Author: David Mertz
Publication Date: February 5, 2021
Prerequisites: Some Python or R
Disclaimer: The publisher sent me a copy of this book for review. I promise that everything said here is my own opinion regardless. All reviews at the Cross Trained Mind are open and honest.
About This Book
This is a crucial book thanks to the deluge of data we currently have and use in our software applications. It looks at both structure and content issues with data of various types and the pros and cons of methods to clean it enough to be useful.
Who Is This For?
This is a useful book for anyone who imports data into their application, which is a good number of us. Given the Python and R code in the book, it’s good to have some knowledge and experience of one of these languages, but that’s about all you need to know. I personally recommend anything earning a computer science degree to work through this book around the same time they learn about data structures and algorithms.
The overall organization of this book follows a standard data pipeline that you might set up for your application and what cleansing issues you might need to resolve along the way. This is, in my opinion, a great way to set up the book. Within each chapter, you have your topics, the exercises, and then a summary for the chapter. All in all, this is a well-organized book.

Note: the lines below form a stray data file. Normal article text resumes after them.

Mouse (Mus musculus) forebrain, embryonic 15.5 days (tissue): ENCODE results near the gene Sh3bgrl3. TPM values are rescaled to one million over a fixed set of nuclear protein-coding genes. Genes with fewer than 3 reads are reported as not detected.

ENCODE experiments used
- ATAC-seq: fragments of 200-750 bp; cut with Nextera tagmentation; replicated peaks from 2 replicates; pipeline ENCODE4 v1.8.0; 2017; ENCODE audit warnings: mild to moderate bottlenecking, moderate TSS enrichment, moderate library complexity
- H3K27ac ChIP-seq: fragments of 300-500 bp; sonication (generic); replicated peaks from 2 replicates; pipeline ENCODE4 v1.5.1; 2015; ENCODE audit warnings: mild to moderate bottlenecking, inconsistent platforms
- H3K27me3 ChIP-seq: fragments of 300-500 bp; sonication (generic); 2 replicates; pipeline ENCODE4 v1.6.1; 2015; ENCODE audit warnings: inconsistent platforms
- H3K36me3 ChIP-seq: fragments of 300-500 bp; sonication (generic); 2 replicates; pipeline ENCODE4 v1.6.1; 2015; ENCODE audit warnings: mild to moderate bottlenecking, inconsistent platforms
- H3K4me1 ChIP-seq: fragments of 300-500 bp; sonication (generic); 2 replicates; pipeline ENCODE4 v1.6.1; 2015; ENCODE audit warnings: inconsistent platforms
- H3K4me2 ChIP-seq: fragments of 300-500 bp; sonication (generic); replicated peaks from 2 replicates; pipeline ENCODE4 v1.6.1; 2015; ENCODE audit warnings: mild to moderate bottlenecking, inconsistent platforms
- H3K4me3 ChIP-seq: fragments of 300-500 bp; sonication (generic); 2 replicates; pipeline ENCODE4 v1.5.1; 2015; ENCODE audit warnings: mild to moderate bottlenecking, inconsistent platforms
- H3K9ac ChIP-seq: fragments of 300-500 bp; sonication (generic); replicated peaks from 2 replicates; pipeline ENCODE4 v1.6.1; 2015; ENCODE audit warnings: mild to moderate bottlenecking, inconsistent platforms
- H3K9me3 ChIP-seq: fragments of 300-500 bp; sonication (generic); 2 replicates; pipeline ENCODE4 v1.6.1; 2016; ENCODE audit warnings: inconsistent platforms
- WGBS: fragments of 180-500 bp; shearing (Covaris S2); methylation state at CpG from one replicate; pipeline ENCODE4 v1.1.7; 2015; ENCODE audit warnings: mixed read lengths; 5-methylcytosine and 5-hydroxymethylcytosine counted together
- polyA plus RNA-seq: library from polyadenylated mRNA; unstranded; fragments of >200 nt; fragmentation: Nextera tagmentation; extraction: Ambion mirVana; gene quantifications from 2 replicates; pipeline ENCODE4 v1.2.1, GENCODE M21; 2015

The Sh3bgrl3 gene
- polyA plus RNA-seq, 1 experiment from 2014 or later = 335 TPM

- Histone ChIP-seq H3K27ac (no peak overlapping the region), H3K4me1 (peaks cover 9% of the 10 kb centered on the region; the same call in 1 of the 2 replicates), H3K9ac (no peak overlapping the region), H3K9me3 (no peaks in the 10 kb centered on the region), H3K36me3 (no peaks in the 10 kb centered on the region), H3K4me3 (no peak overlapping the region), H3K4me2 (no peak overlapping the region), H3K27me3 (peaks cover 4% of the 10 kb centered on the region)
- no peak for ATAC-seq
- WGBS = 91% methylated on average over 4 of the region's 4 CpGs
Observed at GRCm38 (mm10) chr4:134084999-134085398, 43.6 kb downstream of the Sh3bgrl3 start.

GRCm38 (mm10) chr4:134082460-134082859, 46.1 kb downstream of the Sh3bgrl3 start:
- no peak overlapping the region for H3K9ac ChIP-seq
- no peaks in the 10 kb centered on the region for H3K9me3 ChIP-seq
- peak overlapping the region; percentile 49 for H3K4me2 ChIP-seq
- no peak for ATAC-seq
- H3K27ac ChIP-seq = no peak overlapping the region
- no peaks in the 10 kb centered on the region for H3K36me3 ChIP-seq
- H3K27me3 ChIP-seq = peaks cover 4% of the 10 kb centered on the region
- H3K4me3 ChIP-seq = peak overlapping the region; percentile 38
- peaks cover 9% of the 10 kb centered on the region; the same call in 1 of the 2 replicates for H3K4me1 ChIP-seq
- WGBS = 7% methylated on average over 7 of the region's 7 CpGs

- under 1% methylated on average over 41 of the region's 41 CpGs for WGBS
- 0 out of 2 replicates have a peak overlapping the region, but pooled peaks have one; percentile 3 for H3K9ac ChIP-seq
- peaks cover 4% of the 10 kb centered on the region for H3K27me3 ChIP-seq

Did This Book Succeed?
I believe that the author did a tremendous job on a difficult and large topic. This is one of the most time-consuming and least talked about portions of any data pipeline for data science and machine learning tasks. It is also one of the most important. Anyone working in data or AI needs to read through this book and learn how to implement its processes in order to have cleaner and therefore more useful data.
Rating and Final Thoughts
I give this book a 5 out of 5.
It is useful, timely, and well organized. While it may not be set up like a cookbook or reference, it can use used as such. It is well suited as a textbook either for a course or self-study. It should be in anyone’s personal library, ready to be pulled when there is data to be cleansed.